Starbucks says Middle East conflict — and protests in the U.S. — have hurt sales

Coffee chain Starbucks Corp. on Tuesday said that fighting in the Middle East and consumer anger over the Israel-Hamas war hurt sales during its most recent quarter, following a widening conflict in the region and boycotts stemming from a dispute over its union’s support for Palestine.

During Starbucks’

quarterly earnings call on Tuesday, Chief Executive Laxman Narasimhan said that along with a slowdown in demand in China amid a wobbling economy, the expanding conflict in the Middle East hurt business in that region and in the U.S.

“First, we saw negative impacts to our business in the Middle East,” he said. “Second, events in the Middle East also had an impact in the U.S., driven by misperceptions about our position.”

“Our most loyal customers remained loyal and in fact increased their frequency of spend in the quarter,” he continued. “But we did see a softening of U.S. traffic. Specifically, our occasional U.S. customers who tend to visit in the afternoon came in less frequently.”

On the impact in the Middle East, he later added: “We have seen a significant impact on traffic and sales in the region and we are working with our licensees during this time to ensure the safety and well-being of our partners and our customers.”

The remarks about the U.S. were the latest instance in which consumer outrage against a large corporation has cut into sales, after anti-LGBTQ boycotts against Bud Light and Target Corp.

last year. Companies have struggled with how best to weigh in on human-rights and social-justice matters, amid concerns over alienating customers and harming profits.

Starbucks executives did not break out the exact financial impact from China or the fallout from the fighting in the Middle East. During the call, they described the impact as “transitory.”

But after the company’s fiscal first-quarter results on Tuesday missed expectations, Starbucks cut its full-year sales forecast to gains of 7% to 10%. That compared with a prior forecast for the “low end” of 10% to 12% growth.

The boycott calls against Starbucks — from both pro-Palestine and pro-Israel voices — came after the union representing some Starbucks workers, Starbucks Workers United, posted “Solidarity with Palestine!” on the social-media platform X shortly after Hamas militants raided Israel in October, killing 1,200 people and taking roughly 240 hostages. Israel, in response, has killed more than 26,000 people in Gaza, and destroyed nearly half of the region’s residential properties, according to one report.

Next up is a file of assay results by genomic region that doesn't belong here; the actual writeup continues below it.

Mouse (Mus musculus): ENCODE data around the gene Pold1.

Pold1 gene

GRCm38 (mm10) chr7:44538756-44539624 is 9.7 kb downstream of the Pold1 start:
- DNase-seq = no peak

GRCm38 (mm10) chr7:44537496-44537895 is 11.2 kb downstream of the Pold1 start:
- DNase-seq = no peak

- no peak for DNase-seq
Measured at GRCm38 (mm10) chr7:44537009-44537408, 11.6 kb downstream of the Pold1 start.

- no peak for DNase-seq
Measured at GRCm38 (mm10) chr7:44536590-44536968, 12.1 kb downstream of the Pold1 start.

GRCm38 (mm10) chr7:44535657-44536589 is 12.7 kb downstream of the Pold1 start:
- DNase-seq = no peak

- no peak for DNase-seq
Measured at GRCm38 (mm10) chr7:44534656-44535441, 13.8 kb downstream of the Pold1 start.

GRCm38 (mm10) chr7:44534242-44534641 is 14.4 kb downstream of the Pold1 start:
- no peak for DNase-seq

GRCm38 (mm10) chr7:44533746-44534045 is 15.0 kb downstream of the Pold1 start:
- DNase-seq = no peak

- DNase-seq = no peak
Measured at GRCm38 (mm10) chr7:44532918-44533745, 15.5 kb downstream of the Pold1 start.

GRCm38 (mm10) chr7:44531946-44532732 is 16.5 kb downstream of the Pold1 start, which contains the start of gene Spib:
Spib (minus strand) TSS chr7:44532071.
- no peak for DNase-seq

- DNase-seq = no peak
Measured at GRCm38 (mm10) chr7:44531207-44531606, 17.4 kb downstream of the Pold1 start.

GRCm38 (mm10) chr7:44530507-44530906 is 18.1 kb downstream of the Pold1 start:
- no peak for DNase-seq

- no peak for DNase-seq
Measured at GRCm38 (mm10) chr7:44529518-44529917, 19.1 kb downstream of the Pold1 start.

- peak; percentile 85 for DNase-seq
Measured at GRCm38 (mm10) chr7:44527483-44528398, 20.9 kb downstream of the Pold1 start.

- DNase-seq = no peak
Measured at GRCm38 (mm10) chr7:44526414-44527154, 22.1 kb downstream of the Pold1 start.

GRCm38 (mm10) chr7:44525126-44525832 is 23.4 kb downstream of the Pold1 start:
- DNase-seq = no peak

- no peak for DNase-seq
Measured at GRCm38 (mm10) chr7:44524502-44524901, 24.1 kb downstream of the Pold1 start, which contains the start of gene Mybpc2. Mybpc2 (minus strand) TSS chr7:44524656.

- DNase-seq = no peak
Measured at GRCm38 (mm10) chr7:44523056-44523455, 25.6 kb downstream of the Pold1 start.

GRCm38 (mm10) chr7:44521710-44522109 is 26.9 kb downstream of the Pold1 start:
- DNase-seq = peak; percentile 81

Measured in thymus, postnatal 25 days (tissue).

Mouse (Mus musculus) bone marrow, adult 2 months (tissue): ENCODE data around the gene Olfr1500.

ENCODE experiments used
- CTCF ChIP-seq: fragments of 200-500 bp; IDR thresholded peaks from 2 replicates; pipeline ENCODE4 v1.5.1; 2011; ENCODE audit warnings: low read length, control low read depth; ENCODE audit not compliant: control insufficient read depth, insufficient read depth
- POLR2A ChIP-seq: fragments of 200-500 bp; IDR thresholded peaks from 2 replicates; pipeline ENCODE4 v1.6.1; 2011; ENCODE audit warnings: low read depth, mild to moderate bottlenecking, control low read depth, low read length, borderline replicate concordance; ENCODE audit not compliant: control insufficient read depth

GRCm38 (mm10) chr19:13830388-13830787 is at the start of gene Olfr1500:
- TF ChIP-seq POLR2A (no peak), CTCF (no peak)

The post from the union was later deleted. But Starbucks later that month sued the group, alleging that the post — and the union’s usage of Starbucks’ name and logo — stirred up consumer outrage that hurt business and amounted to trademark violation. According to the Associated Press, Starbucks said it got more than 1,000 complaints about the post, along with threats to employees.

The union, in turn, accused Starbucks of trying to vilify them and disrupting their efforts to unionize.

“Our members face threats and harassment across our country, which is disproportionately affecting our Muslim, Jewish and Palestinian co-workers,” the union said in a statement in October expressing support for Palestine.

Starbucks stores have drawn protests in the process, and the company has said “many” of its stores have been vandalized. Still, it has tried to distance itself from the war between Israel and Hamas and the broader fighting in the Middle East, which has encompassed other nations there and drawn in the U.S.

During Starbucks’ call, Narasimhan avoided taking sides. “I am deeply distressed by the violence shaking the region,” Narasimhan said. “As I have shared, Starbucks condemns violence against the innocent, hate and weaponized speech.”

But following the sales hit in the U.S. and abroad, Starbucks executives said the company would try to engage its most loyal customers more and do more to attract its “very occasional” customers. And it said that as price competition increases in China, Starbucks would push more premium offerings while avoiding a bigger price war there.

The coffee chain reported quarterly results as analysts point to concerns about a U.S. consumer still grappling with higher prices for basics when compared to pre-pandemic levels, and bigger worries over China’s economy following the collapse of real-estate giant Evergrande.

But none of it had much impact on Starbucks’ stock price on Thursday. Shares rose 3.7% after hours.

Stephens analyst Joshua Long, in a note after the results, said “after-market strength is likely attributed to 1) positive traffic domestically, 2) international (possibly) better than feared, and the shares’ recent pullback.”

Within the U.S. and North America, comparable customer transactions — one gauge of how often consumers are stopping in to buy coffee or food — rose 1% during Starbucks’ fiscal first quarter. International same-store sales rose 7%, helped by a jump in China.

Overall during Starbucks’ first quarter, revenue rose 8% to $9.4 billion, below FactSet estimates for $9.6 billion. Its adjusted earnings per share were 90 cents, below FactSet forecasts for 93 cents. Same-store sales rose 5%, compared with FactSet estimates for a 7.1% gain.

Operating margins expanded to 15.8%, helped by “in-store operational efficiencies,” but partially offset by efforts to pay staff more and give them better benefits, and higher costs related to a turnaround plan. Starbucks in November unveiled plans to save $3 billion in three years.

Shares of Starbucks

have fallen 13.7% over the past 12 months.

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